I haven’t read Margaret Atwood’s novel, The Handmaid’s Tale (1988), nor seen the television production (2016) that aired on Hulu. Along with the general delight of the Left at its “timely” message, it has garnered a baker’s dozen of Emmy nominations and is now on its way to a second season.
The plot is simple—or, one might say, simple-minded. As with many dystopias, sometime in the near future, a cataclysmic event has taken place that throws the United States in chaos; the president and the entire Congress has been wiped out in a coup that leaves the country in the hands of a group of religious fanatics who institute a totalitarian state.
Since the majority of women have become sterile as a result airborne pollution and disease, the theocratic state decrees that the few remaining fertile women must offer themselves to ruling class males to propagate the species—not within marriage, mind you, but as surrogates for their own sterile wives.
I won’t say such a plot isn’t, as so many ecstatic reviewers have declared, “timely.” Indeed, at this very moment, there are people in this world who view women as chattels, who are willing to kill them for exercising their consciences, who prescribe operations on their bodies to prevent them from having pleasure in sex, who think gang rape is a lark. Horrible people. They’re called Islamists.
But if Hulu had broadcast a series suggesting any of those barbaric practices in a country called, for example, New Iran or Caliphate West, the Left would have been up in arms with cries of “Islamophobia.” The reviewers would have been unanimous in their condemnation of the unjustified attack on the “religion of peace.” And absolutely no Emmy nominations.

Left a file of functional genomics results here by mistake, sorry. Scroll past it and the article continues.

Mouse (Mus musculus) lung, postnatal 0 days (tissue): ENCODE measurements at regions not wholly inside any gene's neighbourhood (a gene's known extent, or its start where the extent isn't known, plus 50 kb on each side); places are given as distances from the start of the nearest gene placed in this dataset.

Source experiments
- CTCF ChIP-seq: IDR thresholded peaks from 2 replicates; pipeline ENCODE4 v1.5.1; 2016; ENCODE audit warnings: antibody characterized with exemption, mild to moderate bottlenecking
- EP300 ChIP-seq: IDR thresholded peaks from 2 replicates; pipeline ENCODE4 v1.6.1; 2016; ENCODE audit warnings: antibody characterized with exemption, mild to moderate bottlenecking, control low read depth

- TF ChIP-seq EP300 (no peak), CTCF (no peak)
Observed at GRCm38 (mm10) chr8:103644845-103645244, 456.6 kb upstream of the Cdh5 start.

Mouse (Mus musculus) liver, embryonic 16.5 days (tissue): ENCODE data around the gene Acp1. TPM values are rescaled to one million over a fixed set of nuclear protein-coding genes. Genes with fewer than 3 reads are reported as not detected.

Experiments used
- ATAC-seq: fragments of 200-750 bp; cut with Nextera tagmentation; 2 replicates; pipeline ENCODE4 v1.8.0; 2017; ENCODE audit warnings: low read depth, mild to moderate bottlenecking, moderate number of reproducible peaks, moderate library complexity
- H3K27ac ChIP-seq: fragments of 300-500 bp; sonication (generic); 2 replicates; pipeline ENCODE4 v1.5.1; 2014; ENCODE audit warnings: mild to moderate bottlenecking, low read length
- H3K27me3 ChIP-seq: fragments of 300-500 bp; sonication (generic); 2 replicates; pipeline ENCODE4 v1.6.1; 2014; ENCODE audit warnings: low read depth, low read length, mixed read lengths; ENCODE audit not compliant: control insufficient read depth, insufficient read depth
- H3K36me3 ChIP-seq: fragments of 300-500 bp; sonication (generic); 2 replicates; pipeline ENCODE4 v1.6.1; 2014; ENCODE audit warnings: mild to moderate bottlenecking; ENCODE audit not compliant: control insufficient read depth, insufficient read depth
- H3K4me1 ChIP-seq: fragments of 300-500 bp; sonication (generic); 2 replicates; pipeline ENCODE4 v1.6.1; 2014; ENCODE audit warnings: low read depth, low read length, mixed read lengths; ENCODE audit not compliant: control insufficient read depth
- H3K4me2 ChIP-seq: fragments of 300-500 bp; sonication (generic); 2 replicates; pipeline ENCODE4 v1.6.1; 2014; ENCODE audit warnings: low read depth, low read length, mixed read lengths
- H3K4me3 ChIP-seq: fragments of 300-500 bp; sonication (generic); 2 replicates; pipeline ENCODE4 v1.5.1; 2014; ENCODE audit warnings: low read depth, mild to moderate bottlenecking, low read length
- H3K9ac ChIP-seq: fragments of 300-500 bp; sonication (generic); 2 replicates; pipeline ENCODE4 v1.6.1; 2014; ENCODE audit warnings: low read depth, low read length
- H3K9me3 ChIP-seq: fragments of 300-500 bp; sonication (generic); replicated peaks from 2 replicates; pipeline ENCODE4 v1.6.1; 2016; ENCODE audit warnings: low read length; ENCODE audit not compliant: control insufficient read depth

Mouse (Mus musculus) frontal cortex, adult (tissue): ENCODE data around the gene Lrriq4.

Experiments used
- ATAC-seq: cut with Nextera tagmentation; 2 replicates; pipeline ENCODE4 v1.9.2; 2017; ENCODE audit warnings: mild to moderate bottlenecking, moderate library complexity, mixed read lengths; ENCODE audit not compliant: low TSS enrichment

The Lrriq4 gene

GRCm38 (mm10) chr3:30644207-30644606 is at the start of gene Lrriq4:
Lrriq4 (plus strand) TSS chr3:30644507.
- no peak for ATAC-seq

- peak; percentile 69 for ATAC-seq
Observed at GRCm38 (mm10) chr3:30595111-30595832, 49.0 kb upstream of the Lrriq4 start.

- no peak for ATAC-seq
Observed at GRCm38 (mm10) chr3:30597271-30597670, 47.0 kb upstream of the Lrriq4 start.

However, that controversy was completely averted. How so? Easy. The monsters who have managed the successful coup d’état in Atwood’s future are Christian, chiefly Christian theonomists or Reconstructionists. Their new state, the Republic of Gilead, is firmly established on Old-Testament law and guaranteed ipso facto to produce the dark results Atwood imagined in her “classic” (Hulu’s adjective) novel.
Aside from the fact that there are probably not enough Christian Reconstructionists in the United States to make up a single military regiment, it’s worth noting that Christians, Recons or otherwise, usually take a dim view of sexual activity outside of marriage. As for marriage, it is and has been defined from the advent of the Church as the union of one man and one woman. Polygamy and divorce were certainly known in the ancient Jewish world, but only because, as Christ sternly declared, of the Hebrews’ hardness of heart (Matt. 19:8). Little wonder that Christianity as it became established prohibited polygamy and made divorce virtually impossible for centuries.
Among the many facts the producers of The Handmaid’s Tale would like the public to forget is that the grim picture of America’s future they’re busy painting involves something known as eugenics, the science dedicated to producing the best possible child or, as is so often the case, group. Behind eugenics, one will usually find the notion of the scientifically organized society, organized by the state and in the hands of “experts” who alone have a firm grasp of what the ideal human is, as well as what it is not. “Family planning,” birth control, sterilization, abortion, and euthanasia are all means the state has at its disposal to achieve its goals, whether they be specifically racial or more broadly social or political.